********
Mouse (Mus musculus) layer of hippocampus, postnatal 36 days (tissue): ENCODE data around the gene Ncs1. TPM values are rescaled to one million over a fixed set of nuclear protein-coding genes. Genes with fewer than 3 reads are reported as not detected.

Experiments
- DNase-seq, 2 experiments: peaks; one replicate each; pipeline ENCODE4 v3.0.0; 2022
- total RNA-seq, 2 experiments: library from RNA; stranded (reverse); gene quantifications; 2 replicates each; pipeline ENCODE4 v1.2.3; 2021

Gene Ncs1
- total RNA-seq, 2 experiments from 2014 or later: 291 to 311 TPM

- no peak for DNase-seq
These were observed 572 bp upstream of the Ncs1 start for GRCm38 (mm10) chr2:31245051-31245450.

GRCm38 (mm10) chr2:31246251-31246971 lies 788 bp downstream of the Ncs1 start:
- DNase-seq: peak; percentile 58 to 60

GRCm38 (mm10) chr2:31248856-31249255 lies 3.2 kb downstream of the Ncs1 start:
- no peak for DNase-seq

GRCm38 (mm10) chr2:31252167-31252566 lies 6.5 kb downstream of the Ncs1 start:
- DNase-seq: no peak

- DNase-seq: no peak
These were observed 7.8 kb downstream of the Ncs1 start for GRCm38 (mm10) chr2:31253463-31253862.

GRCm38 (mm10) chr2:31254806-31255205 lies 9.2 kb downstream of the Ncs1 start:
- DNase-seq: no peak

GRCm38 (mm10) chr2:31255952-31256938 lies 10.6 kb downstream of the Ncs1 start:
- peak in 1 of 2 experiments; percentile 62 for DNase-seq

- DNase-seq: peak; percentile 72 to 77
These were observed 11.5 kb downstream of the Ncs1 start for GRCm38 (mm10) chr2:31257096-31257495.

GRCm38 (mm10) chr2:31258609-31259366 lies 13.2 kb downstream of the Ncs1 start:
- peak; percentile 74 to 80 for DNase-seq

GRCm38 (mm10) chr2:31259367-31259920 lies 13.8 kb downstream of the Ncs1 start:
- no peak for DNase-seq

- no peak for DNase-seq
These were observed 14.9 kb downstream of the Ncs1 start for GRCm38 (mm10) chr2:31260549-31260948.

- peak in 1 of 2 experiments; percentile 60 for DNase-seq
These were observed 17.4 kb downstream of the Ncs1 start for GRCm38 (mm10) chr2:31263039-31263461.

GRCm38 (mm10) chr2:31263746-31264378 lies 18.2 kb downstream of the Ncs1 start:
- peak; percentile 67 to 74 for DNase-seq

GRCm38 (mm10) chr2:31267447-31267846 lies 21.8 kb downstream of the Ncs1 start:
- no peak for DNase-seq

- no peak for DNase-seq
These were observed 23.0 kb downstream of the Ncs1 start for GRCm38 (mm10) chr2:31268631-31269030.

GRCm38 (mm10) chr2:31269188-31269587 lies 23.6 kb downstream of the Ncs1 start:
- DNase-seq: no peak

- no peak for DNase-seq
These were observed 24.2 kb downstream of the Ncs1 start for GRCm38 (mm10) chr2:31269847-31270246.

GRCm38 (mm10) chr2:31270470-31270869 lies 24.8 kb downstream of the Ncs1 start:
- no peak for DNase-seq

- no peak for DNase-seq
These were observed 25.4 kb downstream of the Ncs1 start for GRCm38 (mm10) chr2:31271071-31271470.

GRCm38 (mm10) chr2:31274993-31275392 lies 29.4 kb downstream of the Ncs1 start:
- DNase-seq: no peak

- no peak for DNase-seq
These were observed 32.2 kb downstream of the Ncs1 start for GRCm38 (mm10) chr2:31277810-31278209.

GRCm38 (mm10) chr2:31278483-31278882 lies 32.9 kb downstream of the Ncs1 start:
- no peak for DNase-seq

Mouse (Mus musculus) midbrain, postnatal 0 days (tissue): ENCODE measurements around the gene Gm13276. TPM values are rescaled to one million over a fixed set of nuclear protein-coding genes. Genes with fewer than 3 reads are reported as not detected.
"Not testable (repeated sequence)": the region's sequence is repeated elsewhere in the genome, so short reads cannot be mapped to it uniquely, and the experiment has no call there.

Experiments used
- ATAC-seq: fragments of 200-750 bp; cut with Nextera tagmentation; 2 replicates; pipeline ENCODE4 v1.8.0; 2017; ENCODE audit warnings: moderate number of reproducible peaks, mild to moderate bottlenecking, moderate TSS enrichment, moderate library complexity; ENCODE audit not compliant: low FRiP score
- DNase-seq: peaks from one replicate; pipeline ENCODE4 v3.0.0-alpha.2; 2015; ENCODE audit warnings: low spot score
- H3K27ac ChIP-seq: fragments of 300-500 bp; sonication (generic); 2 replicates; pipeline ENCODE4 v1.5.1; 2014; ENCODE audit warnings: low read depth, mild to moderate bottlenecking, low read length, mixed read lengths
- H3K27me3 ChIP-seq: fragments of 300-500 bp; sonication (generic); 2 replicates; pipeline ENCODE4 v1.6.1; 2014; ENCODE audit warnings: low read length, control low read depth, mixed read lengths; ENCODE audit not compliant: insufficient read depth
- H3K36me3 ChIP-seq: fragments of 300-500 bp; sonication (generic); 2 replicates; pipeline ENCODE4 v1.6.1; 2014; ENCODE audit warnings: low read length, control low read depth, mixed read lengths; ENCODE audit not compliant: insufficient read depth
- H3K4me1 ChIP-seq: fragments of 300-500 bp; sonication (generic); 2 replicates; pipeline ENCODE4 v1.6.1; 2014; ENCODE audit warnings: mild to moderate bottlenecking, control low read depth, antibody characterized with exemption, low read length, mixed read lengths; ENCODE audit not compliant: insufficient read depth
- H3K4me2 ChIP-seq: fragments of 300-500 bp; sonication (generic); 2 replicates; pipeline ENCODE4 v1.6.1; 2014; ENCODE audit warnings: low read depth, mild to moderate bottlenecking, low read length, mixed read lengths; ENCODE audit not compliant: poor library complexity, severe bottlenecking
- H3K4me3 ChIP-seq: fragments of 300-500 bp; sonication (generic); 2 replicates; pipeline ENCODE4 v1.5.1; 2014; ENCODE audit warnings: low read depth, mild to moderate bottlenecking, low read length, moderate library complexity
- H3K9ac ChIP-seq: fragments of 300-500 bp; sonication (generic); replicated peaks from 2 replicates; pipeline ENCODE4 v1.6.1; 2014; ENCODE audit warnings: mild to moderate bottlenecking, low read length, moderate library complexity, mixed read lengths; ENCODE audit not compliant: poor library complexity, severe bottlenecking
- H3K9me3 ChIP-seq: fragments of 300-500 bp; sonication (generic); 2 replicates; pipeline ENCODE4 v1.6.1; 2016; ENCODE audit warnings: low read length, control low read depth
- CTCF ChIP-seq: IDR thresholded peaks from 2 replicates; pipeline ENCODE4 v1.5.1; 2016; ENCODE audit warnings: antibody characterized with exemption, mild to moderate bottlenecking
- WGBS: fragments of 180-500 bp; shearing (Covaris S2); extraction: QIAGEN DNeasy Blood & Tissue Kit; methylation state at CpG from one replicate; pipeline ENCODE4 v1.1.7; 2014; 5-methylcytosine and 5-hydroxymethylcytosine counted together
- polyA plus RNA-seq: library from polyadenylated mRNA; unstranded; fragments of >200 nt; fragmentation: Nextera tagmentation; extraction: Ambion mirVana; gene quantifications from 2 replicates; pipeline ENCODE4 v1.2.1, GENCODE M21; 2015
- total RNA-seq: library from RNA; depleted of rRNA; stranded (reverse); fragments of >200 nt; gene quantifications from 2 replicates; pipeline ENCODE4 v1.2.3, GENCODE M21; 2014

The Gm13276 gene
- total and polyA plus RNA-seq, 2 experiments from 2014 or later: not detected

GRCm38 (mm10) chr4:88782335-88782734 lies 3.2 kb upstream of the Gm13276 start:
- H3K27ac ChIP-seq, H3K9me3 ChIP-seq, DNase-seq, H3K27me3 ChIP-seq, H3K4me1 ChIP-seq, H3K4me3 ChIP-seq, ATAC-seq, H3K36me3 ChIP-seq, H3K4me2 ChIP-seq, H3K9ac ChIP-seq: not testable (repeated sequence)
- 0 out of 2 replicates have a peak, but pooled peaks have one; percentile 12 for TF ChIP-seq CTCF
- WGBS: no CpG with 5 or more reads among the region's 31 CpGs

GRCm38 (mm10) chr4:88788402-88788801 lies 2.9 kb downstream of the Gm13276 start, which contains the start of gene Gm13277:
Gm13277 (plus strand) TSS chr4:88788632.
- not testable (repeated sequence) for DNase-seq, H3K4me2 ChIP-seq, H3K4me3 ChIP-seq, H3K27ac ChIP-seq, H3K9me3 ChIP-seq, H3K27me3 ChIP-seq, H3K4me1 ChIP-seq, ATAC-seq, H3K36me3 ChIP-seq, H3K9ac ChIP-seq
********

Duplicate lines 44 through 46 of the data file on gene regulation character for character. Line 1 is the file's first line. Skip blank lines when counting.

These were observed 25.4 kb downstream of the Ncs1 start for GRCm38 (mm10) chr2:31271071-31271470.

GRCm38 (mm10) chr2:31274993-31275392 lies 29.4 kb downstream of the Ncs1 start:
- DNase-seq: no peak